Essentially what you have done is taken another system level app from Apple (in this case Launchpad, but you can use another system app if you want), made a copy of it, renamed it to “Install macOS High Sierra” and locked it so that the file can not be changed or overwritten. This means when the App Store attempts to download MacOS High Sierra it will fail because the system will think the High Sierra installer file already exists, and discover that it is locked and can not be overwritten.
Important: This completely prevents the App Store from being able to download the MacOS High Sierra installer as long as the file exists in the Application folder. You will not be able to install macOS High Sierra on the Mac for as long as that renamed Launchpad / fake Installer exists in the Applications directory. If you want to reverse this, simply delete the fake “Install macOS High Sierra” app, or Get Info again and unlock the file, and then move the item
Why does macOS High Sierra Installer automatically download in the first place?
Apple has decided to automatically download the macOS High Sierra installer onto Macs running El Capitan or Sierra, a support document states the following:
If you’re using OS X El Capitan v10.11.5 or later, High Sierra conveniently downloads in the background, making it even easier to upgrade your Mac. When the download has completed, you receive a notification indicating that High Sierra is ready to be installed. Click Install in the notification to get started.
If you want to install High Sierra later, just dismiss the notification. Install it at any time by opening the file named Install macOS High Sierra from your Applications folder, Launchpad, or Spotlight. Or delete the installer by dragging it to the Trash. You can always get it again from the App Store.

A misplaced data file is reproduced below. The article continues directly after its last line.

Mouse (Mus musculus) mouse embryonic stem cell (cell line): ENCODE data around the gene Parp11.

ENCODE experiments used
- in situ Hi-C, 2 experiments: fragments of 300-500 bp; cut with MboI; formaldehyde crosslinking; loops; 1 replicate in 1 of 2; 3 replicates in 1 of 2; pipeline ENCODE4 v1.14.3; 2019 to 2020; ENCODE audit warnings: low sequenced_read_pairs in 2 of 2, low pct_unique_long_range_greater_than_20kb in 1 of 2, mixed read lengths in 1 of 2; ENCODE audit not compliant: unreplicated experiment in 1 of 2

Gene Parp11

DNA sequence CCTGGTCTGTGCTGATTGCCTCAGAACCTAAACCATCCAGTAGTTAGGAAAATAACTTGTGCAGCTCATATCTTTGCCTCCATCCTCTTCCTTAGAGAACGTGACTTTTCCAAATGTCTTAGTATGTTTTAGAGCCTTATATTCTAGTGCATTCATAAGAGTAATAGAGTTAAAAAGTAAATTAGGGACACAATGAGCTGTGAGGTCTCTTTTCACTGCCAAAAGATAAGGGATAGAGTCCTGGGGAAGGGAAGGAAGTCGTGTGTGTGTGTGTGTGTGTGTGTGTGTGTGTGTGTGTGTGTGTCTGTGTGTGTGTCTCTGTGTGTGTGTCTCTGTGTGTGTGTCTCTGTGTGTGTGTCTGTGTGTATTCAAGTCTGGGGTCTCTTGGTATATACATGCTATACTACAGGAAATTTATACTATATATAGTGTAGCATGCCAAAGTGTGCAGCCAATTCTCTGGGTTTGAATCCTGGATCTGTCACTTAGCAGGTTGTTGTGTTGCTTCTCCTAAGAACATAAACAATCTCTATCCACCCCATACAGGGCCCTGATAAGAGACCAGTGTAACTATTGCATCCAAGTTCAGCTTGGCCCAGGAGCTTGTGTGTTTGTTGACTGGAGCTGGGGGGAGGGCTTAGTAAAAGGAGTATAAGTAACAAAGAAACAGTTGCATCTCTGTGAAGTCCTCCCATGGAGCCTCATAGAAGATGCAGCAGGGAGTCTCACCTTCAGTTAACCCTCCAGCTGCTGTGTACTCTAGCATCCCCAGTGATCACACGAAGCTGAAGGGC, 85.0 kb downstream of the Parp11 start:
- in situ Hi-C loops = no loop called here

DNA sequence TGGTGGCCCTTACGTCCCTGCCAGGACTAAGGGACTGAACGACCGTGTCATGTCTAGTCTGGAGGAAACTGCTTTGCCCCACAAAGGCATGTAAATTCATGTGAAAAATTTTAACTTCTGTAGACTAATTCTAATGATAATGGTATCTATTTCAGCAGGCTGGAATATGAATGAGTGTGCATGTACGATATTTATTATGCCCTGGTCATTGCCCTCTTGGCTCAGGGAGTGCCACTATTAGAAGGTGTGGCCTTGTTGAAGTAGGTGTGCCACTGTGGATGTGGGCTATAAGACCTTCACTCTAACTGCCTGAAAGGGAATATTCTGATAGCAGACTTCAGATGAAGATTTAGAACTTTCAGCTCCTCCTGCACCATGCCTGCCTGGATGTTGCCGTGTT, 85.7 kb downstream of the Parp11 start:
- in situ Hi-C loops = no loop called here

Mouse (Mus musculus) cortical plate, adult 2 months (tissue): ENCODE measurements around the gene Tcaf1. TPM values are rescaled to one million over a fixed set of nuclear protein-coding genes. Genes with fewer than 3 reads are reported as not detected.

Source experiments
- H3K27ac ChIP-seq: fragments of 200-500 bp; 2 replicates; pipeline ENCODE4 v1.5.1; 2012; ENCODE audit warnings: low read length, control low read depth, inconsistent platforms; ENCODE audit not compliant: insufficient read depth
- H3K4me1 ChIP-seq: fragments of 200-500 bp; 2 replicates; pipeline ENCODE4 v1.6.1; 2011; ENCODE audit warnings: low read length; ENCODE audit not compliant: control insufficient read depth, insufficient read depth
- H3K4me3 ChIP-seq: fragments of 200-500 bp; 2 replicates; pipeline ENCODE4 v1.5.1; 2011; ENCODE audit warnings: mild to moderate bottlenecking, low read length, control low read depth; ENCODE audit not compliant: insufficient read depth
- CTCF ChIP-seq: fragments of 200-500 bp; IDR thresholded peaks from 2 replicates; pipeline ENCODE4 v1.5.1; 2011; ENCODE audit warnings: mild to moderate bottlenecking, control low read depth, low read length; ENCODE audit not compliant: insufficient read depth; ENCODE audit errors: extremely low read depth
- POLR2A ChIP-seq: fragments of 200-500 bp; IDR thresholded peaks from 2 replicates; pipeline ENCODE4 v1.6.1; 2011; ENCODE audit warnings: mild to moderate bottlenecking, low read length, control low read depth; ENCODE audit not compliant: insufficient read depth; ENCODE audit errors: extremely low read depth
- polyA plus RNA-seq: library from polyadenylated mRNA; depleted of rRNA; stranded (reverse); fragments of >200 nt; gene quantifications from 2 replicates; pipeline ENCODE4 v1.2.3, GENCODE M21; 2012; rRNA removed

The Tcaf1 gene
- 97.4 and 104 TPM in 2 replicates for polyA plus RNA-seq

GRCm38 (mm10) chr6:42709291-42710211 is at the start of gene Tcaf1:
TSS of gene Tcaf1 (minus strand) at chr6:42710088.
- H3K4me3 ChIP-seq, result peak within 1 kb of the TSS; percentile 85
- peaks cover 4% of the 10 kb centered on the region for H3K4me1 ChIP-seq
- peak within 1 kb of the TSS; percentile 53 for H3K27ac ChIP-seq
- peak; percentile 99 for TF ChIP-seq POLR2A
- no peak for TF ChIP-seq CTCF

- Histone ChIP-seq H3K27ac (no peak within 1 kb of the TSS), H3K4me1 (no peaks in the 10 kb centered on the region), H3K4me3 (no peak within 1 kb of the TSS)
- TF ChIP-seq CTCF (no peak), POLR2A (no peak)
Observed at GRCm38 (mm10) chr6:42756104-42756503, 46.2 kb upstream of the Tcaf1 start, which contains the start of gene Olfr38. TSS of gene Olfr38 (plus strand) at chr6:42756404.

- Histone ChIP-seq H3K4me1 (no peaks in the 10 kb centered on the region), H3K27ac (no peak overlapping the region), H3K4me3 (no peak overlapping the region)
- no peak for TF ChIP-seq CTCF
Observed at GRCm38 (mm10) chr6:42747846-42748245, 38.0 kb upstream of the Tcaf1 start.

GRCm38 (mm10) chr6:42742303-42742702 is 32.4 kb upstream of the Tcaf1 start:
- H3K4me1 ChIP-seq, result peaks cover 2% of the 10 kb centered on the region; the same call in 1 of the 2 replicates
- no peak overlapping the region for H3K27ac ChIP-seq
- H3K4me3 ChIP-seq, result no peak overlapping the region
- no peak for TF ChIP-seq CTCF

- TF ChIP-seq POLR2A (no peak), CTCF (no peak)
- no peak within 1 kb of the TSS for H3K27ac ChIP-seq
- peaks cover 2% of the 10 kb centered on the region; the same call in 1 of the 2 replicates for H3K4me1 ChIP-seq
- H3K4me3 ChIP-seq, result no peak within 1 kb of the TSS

This aggressive automatic download push for High Sierra was pointed out 512pixels and Tidbits, both of which make various good points about why it may not be a great idea to automatically download a 5.2GB file in the background, let alone try and install a brand new operating system, which is not without some reported problems, onto unsuspecting users, and without even backing up their computers beforehand (which would prevent a potential easy downgrade from macOS High Sierra to what you had before).
Of course another option that is less aggressive is to disable Notifications and alerts in Mac OS completely by enabling a 24/7 Do Not Disturb mode, which will simply prevent the “install macOS High Sierra” alerts from showing up on screen, but it wouldn’t prevent the download. Personally, I hate notifications and alerts of all kinds on my Mac and use the 24/7 Do Not Disturb trick so that I’m not pestered by nagging alerts and inconsequential distractions, but many users really like the alerts feature and may not find that as a reasonable alternative.
Of course if you’re already on High Sierra, none of this is applicable to you, and if you don’t mind that High Sierra is possibly downloading in the background and pushing to install, you won’t care much about this either. And to be perfectly clear, this is not unique to High Sierra, Apple was also automatically downloading Sierra to Macs that were running El Capitan as well. Nonetheless, if you don’t like auto-downloading large files or system software, you may appreciate stopping the behavior on your own Mac or others you manage.